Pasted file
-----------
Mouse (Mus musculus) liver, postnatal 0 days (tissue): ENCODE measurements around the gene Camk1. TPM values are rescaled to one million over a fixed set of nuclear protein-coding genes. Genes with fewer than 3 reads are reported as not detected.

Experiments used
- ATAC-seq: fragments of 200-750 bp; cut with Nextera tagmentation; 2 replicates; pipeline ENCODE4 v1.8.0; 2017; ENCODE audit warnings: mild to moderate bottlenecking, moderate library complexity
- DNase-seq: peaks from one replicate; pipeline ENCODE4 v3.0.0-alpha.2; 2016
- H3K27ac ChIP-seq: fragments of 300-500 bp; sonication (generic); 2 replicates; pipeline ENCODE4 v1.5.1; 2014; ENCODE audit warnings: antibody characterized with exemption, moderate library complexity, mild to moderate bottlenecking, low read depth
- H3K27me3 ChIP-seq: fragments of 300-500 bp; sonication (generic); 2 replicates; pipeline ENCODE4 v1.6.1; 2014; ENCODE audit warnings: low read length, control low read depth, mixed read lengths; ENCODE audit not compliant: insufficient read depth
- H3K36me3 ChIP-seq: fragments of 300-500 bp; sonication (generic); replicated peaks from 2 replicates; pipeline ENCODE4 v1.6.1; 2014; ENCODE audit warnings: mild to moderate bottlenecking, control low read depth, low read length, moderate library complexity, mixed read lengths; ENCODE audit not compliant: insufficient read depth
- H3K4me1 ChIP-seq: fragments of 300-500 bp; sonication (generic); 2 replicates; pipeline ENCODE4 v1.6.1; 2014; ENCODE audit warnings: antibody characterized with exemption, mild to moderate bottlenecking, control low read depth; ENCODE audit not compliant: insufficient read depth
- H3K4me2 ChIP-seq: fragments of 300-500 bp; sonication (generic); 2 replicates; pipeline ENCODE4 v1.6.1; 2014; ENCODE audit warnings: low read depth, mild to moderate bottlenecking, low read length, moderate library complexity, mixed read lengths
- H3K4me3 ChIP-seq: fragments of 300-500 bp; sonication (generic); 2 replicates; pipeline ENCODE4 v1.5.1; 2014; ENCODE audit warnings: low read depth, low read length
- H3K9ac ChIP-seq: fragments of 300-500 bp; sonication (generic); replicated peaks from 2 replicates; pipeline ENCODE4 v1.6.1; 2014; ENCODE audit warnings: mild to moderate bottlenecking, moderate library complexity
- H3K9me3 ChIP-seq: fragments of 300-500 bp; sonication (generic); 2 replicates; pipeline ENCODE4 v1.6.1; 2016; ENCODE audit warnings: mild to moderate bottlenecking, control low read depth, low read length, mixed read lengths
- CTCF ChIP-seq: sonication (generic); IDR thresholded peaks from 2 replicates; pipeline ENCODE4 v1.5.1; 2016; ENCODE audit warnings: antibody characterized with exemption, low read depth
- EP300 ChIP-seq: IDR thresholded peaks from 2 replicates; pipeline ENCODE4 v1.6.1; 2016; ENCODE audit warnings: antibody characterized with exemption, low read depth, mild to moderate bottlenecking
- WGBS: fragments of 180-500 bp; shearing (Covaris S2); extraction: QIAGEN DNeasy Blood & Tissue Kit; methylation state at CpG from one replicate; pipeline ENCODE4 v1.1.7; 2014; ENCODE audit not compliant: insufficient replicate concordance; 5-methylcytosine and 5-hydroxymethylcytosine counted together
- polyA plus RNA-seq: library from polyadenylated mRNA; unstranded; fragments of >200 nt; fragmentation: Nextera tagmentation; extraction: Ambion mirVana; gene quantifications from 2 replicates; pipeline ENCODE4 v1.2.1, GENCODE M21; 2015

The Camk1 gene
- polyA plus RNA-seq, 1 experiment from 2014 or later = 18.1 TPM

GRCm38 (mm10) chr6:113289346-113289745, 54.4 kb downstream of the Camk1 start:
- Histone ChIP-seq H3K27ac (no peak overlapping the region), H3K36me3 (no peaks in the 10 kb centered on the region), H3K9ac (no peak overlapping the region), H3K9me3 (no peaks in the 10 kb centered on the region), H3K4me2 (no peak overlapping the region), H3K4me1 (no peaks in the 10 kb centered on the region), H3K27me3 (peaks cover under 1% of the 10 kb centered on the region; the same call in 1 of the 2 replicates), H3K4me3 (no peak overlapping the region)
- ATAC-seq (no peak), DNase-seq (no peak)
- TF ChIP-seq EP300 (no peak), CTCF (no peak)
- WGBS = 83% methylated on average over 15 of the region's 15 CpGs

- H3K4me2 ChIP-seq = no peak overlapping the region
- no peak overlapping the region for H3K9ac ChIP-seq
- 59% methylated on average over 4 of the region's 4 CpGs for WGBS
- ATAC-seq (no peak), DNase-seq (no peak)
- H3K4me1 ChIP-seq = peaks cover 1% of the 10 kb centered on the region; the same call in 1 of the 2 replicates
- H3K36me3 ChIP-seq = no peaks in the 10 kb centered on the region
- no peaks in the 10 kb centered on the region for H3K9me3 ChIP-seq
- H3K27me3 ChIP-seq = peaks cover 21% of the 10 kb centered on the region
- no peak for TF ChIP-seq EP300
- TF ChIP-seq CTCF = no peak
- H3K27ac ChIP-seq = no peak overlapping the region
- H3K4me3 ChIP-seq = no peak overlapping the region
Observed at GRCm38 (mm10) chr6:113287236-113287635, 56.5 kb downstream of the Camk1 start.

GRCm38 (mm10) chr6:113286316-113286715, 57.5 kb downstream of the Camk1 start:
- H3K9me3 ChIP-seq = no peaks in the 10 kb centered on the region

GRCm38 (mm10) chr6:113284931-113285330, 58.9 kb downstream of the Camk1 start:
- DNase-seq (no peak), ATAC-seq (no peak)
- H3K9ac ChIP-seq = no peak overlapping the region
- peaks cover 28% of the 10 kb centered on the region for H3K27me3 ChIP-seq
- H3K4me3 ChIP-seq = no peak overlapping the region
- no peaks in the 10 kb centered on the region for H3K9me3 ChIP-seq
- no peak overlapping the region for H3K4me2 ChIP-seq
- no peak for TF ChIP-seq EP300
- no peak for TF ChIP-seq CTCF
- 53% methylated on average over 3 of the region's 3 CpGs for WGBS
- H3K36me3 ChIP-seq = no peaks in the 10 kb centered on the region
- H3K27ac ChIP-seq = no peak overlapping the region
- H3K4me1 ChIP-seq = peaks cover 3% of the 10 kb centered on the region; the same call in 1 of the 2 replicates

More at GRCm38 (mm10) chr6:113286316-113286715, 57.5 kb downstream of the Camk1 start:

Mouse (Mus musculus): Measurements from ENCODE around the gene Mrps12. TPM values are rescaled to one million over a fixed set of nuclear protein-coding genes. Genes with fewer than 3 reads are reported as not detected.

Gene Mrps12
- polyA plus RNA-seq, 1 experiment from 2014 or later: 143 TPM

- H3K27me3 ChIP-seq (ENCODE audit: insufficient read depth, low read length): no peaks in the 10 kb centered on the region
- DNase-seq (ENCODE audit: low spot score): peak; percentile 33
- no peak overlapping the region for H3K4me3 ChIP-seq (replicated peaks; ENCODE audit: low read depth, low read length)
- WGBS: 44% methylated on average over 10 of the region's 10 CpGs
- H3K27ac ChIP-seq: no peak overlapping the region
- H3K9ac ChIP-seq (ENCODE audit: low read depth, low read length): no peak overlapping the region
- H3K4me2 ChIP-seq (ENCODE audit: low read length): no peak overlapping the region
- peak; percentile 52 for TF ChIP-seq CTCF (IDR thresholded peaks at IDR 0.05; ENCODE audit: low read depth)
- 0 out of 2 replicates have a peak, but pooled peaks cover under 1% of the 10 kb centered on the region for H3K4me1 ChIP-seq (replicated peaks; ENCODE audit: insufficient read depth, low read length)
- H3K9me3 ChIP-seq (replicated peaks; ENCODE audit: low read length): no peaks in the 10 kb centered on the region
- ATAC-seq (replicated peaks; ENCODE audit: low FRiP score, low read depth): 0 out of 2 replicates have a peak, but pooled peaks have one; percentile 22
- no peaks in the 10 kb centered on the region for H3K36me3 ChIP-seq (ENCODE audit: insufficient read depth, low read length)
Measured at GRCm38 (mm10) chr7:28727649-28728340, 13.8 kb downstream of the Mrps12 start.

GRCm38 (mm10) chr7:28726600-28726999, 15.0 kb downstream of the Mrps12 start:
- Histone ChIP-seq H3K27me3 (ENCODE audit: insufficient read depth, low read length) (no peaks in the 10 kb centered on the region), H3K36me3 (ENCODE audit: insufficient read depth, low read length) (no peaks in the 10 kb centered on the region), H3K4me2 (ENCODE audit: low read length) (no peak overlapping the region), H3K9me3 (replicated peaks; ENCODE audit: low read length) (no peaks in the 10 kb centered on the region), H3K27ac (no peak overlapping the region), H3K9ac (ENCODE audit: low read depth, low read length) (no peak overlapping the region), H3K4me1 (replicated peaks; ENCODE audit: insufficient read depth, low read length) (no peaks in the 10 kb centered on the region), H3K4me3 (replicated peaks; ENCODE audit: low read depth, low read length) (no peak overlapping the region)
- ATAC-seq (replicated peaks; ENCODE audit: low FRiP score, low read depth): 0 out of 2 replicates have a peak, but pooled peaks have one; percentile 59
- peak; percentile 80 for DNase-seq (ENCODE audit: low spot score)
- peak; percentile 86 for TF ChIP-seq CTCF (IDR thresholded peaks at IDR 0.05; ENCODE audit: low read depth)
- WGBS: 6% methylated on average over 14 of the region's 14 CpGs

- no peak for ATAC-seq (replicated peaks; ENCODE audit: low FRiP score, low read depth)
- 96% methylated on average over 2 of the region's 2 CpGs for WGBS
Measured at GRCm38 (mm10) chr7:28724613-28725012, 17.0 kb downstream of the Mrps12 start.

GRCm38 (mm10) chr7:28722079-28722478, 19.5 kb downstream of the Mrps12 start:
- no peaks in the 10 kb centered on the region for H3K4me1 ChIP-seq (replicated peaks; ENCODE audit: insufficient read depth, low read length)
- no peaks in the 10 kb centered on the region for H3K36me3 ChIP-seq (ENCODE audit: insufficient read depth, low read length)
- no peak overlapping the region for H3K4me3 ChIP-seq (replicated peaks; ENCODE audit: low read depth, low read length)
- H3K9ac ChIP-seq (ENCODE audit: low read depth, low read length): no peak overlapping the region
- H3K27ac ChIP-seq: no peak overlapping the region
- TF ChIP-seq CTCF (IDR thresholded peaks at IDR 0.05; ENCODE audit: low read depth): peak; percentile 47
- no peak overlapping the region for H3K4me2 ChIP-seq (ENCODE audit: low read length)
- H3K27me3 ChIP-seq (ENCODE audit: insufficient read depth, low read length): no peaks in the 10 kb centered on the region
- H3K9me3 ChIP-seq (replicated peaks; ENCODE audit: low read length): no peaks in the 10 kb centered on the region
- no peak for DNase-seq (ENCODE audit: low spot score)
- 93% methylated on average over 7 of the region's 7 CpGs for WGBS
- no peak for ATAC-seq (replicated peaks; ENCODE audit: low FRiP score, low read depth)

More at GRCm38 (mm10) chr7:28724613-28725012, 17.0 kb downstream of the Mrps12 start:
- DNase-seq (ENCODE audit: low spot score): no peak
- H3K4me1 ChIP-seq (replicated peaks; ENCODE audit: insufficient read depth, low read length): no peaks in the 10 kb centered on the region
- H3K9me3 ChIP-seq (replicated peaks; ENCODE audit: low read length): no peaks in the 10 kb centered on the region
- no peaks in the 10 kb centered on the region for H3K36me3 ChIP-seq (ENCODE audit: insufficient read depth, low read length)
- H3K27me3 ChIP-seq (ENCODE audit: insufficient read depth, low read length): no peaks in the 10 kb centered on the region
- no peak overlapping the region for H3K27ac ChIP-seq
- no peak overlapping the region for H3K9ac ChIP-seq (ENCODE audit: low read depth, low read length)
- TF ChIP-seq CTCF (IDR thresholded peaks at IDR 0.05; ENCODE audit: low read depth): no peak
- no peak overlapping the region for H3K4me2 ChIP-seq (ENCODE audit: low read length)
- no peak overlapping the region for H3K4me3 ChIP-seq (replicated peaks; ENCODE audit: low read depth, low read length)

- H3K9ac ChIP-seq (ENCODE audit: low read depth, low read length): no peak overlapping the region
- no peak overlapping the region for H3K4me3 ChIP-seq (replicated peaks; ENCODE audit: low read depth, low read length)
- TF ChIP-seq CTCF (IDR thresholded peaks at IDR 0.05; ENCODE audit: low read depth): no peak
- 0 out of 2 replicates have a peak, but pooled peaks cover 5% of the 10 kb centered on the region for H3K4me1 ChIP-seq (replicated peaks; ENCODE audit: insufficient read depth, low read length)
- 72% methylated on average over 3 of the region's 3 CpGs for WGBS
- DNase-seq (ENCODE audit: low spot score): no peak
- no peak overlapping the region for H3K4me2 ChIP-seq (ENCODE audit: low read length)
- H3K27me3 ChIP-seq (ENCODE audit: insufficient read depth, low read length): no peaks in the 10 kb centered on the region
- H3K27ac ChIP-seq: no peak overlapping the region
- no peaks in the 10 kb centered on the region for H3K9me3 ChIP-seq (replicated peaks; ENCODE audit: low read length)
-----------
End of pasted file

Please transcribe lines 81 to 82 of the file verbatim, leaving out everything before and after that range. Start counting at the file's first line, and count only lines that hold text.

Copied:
- no peak overlapping the region for H3K4me3 ChIP-seq (replicated peaks; ENCODE audit: low read depth, low read length)
- H3K9ac ChIP-seq (ENCODE audit: low read depth, low read length): no peak overlapping the region